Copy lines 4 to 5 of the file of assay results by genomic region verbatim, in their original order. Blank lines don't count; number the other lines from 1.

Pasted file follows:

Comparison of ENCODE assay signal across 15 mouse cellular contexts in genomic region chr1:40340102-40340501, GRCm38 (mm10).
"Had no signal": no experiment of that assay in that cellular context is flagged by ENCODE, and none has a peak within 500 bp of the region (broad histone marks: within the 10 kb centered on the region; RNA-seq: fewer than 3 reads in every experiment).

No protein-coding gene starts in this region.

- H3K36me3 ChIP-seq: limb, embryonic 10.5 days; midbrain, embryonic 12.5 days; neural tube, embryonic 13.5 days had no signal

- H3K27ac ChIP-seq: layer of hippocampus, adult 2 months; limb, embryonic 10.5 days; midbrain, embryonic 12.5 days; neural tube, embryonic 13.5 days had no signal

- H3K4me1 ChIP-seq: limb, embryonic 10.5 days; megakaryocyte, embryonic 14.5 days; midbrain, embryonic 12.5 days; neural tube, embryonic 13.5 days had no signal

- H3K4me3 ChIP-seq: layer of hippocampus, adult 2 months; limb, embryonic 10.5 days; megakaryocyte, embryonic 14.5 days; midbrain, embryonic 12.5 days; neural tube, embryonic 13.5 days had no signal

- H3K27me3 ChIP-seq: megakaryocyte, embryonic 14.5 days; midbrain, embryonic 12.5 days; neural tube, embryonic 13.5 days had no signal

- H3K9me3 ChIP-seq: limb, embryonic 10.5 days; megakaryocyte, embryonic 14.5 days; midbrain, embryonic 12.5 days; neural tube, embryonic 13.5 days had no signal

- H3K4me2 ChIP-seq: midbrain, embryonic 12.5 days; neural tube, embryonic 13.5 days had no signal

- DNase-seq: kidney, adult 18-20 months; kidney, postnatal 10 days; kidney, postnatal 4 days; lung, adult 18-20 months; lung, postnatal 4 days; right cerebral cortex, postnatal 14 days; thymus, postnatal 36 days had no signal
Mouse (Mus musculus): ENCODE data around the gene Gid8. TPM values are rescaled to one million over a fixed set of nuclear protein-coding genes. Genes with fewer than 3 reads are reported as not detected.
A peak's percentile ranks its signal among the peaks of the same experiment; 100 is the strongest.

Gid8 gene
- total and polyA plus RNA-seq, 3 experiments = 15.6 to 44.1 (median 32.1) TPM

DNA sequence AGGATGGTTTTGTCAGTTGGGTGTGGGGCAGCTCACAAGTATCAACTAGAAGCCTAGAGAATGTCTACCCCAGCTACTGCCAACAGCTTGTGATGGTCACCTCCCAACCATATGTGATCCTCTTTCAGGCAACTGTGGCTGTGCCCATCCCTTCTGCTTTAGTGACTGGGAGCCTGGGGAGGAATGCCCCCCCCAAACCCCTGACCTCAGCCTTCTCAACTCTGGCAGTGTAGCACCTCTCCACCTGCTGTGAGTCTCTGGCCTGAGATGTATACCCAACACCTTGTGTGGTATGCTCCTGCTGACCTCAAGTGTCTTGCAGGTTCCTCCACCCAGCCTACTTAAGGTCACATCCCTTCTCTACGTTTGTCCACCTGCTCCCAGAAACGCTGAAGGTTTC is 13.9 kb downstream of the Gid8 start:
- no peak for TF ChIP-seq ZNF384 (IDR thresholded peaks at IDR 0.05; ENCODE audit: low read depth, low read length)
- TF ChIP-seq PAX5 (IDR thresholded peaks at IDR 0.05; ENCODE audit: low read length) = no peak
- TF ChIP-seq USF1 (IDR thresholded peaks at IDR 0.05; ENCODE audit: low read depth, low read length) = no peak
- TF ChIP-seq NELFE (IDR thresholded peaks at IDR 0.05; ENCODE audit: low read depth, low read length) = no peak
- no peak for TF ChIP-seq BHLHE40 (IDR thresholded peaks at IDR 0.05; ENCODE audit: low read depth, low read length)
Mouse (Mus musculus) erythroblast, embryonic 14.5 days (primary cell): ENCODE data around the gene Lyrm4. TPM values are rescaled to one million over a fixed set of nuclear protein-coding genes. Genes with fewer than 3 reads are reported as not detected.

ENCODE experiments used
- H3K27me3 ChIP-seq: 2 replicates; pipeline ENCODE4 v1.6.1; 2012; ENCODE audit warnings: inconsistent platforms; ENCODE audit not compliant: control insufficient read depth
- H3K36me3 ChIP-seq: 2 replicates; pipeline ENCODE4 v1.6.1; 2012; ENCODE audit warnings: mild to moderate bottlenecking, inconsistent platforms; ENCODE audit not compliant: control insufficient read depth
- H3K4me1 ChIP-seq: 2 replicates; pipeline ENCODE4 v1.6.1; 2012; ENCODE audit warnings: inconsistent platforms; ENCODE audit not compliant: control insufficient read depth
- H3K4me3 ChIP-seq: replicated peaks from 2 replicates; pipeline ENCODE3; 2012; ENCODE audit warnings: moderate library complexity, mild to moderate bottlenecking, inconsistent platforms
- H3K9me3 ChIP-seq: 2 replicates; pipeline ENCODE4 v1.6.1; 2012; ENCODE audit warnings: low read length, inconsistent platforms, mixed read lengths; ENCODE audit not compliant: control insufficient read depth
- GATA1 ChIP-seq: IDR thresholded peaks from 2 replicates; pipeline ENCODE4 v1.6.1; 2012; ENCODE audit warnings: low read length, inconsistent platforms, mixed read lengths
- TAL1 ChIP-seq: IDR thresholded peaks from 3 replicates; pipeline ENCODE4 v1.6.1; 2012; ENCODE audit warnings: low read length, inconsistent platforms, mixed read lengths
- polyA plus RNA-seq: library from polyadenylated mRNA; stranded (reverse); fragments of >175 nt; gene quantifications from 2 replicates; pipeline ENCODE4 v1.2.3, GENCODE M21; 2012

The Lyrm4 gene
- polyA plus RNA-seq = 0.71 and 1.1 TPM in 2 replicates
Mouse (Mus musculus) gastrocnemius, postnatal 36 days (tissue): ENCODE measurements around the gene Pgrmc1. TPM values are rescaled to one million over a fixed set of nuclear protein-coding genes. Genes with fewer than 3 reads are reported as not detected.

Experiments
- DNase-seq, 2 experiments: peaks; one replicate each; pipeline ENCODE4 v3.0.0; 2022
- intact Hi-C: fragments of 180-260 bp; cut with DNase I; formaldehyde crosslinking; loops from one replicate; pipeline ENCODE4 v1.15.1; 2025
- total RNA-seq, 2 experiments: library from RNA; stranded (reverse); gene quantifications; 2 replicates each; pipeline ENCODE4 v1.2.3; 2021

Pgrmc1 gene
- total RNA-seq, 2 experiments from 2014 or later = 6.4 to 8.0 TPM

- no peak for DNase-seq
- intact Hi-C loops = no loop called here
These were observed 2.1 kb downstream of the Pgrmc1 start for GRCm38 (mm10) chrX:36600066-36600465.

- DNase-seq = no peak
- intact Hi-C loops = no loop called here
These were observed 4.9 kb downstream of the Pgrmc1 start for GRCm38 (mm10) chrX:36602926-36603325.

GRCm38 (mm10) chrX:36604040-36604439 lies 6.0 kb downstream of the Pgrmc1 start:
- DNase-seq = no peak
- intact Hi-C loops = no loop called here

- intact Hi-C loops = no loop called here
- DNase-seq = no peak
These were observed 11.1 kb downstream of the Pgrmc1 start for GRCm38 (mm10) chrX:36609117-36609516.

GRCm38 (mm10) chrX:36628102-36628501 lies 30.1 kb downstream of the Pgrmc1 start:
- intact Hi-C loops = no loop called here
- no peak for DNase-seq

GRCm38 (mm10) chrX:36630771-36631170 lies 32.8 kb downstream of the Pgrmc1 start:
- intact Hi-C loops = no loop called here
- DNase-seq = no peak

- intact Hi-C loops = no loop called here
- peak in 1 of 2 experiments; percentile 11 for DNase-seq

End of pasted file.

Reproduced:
- H3K36me3 ChIP-seq: limb, embryonic 10.5 days; midbrain, embryonic 12.5 days; neural tube, embryonic 13.5 days had no signal

- H3K27ac ChIP-seq: layer of hippocampus, adult 2 months; limb, embryonic 10.5 days; midbrain, embryonic 12.5 days; neural tube, embryonic 13.5 days had no signal